The ability to see and be seen is crucial whether you are travelling on two wheels or four, and whether you are negotiating a quiet country lane or a busy urban dual carriageway. Your manoeuvres must be clearly visible to other road users.
Visibility is a crucial issue for cyclists because they are the most vulnerable form of road traffic. What may be a mere prang to a car driver could result in serious injury for someone who doesn’t have the luxury of airbags and side-impact protection.
It becomes an even more crucial issue in the hours of darkness. But ensuring that you are visible is not simply a case of commonsense, it is the law.
The Highway Code states – and there is no mitigation in pleading ignorance because if you don’t know the code, you shouldn’t be on the road in the first place – that at night, cycles must be fitted with both front and rear lights and a red rear reflector.
Amber pedal reflectors are also compulsory for machines manufactured after October 1985. If your machine doesn’t meet these requirements you are not only breaking the law, but you also represent a hazard both to yourself and other road users. So get it sorted.
Current British law
Given that your bike is fully equipped in line with current British law, the next area to address is clothing. Again, it is all a matter of commonsense. The lighter and brighter you are, the easier it will be for other road users to make out your entire profile rather than just the light sources emanating from the bike.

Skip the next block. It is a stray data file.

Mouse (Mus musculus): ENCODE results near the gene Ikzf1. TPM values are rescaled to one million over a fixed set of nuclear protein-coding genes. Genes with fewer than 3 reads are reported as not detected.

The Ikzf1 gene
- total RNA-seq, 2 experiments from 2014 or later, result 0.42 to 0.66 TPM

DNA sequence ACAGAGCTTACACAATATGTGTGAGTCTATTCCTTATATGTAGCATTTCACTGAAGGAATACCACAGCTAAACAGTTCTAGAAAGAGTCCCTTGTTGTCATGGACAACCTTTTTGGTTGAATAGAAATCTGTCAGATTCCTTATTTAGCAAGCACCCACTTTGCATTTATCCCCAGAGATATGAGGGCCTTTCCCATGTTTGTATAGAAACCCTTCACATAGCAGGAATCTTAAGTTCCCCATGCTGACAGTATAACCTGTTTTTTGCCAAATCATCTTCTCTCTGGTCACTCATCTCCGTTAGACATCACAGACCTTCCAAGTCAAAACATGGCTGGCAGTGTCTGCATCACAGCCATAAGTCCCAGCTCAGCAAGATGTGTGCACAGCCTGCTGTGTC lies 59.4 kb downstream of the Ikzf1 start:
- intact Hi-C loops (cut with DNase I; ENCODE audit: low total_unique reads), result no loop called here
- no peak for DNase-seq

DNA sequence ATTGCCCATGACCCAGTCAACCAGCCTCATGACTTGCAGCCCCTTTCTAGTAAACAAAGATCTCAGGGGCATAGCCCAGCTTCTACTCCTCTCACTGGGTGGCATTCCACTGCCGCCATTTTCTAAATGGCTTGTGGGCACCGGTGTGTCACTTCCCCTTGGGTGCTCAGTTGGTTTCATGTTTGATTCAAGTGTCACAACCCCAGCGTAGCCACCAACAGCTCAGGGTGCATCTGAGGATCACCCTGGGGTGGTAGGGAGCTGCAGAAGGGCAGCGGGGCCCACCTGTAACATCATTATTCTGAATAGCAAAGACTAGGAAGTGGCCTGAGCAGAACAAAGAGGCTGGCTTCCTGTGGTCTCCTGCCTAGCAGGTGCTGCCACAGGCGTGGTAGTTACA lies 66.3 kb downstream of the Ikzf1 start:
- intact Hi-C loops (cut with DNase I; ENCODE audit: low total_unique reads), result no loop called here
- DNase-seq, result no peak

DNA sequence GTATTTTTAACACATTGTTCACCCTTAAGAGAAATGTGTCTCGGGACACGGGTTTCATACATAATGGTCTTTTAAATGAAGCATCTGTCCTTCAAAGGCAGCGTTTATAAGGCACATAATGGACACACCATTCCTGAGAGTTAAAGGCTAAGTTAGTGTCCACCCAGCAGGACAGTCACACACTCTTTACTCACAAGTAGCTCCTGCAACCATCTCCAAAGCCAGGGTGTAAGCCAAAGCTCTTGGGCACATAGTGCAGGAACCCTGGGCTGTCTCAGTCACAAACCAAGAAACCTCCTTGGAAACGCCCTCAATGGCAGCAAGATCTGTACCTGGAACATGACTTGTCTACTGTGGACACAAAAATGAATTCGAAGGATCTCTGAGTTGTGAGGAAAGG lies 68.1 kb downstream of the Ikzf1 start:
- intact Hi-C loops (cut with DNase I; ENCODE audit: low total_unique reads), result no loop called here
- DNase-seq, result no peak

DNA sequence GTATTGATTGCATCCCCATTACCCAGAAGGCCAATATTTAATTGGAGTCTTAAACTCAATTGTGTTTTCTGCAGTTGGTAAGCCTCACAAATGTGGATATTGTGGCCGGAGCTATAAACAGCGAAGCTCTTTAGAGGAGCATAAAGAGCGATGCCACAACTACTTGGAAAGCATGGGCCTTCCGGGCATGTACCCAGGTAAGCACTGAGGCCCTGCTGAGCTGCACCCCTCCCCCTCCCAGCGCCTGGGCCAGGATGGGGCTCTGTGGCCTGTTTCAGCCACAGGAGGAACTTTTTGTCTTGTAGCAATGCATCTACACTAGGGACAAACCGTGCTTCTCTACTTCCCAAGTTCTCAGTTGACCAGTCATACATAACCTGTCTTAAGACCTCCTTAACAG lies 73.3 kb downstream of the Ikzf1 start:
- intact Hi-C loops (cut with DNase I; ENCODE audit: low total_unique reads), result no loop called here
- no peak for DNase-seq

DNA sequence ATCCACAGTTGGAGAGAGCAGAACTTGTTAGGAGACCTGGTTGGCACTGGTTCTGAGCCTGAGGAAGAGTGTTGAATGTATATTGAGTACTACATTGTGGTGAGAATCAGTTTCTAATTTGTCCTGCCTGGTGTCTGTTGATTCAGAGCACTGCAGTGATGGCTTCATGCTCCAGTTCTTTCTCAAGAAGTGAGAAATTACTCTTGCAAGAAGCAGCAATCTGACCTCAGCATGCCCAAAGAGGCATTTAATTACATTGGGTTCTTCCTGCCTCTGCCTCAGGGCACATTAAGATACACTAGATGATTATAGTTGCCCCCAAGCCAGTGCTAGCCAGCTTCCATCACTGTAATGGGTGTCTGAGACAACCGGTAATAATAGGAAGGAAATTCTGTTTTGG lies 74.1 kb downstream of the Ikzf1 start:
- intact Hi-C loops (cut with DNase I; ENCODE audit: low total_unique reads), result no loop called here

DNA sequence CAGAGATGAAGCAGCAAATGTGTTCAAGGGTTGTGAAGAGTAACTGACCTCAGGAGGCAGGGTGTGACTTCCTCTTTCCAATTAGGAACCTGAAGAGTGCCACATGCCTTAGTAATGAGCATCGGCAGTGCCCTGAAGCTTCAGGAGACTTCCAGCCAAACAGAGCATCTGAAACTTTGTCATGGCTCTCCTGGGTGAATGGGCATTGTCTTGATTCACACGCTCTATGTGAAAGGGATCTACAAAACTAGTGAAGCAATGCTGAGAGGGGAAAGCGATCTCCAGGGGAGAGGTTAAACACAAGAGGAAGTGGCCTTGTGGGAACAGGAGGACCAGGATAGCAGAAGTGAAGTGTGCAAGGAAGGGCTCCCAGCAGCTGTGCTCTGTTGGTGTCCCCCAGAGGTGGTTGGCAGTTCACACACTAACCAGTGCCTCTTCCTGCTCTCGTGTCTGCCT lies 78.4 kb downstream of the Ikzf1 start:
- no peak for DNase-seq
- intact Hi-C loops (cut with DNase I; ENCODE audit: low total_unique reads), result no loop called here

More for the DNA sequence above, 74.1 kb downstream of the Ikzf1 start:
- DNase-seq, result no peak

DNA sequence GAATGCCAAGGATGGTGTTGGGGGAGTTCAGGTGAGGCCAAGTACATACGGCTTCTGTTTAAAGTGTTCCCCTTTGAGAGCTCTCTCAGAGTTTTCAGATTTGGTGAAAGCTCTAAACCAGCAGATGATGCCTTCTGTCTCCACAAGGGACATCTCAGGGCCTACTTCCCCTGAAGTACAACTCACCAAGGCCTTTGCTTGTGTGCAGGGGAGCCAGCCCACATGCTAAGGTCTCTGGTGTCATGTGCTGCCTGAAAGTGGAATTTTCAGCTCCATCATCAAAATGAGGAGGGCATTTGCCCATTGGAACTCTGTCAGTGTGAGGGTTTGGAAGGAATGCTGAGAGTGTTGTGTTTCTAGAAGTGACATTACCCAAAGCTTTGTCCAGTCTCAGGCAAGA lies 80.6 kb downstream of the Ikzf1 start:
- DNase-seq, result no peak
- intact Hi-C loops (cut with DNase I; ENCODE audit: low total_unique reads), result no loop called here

Specialist cycling gear incorporates reflective strips as well as being manufactured in a range of garish colours. At the very least, invest in a jacket that neatly packs into your saddle bag so that it is readily available should your intended route take longer than anticipated and you find yourself on the homeward leg after dusk.
Once you have taken every precaution in terms of equipment, the next aspect of riding at night is to think about your manoeuvring. Even the most careful of cyclists should aim to take extra time in terms of observation and speed to account for the conditions.
Remember that it is not only your behaviour that can contribute to an accident, so never second-guess another road user’s intentions or presume they are going to slow down or otherwise make allowances for your presence: ill-disciplined motorists will still be around and the reduced visibility will make them more dangerous.
Presence of pedestrians
Away from the highway, cyclists should pay extra attention to the presence of pedestrians. On a minor road or track, remember that while you may well be paying attention and be highly visible, those out for an evening stroll or walking the dog may not be so alert to the presence of others.
So when approaching sharp bends, or emerging onto another thoroughfare, slow down accordingly.
In addition, don’t forget that poorly lit tracks may also be a favoured hang-out for those who prey on unsuspecting cyclists.
It’s always better to cycle an extra quarter mile or so than run the risk of being attacked by taking the shorter, but less secure, route home.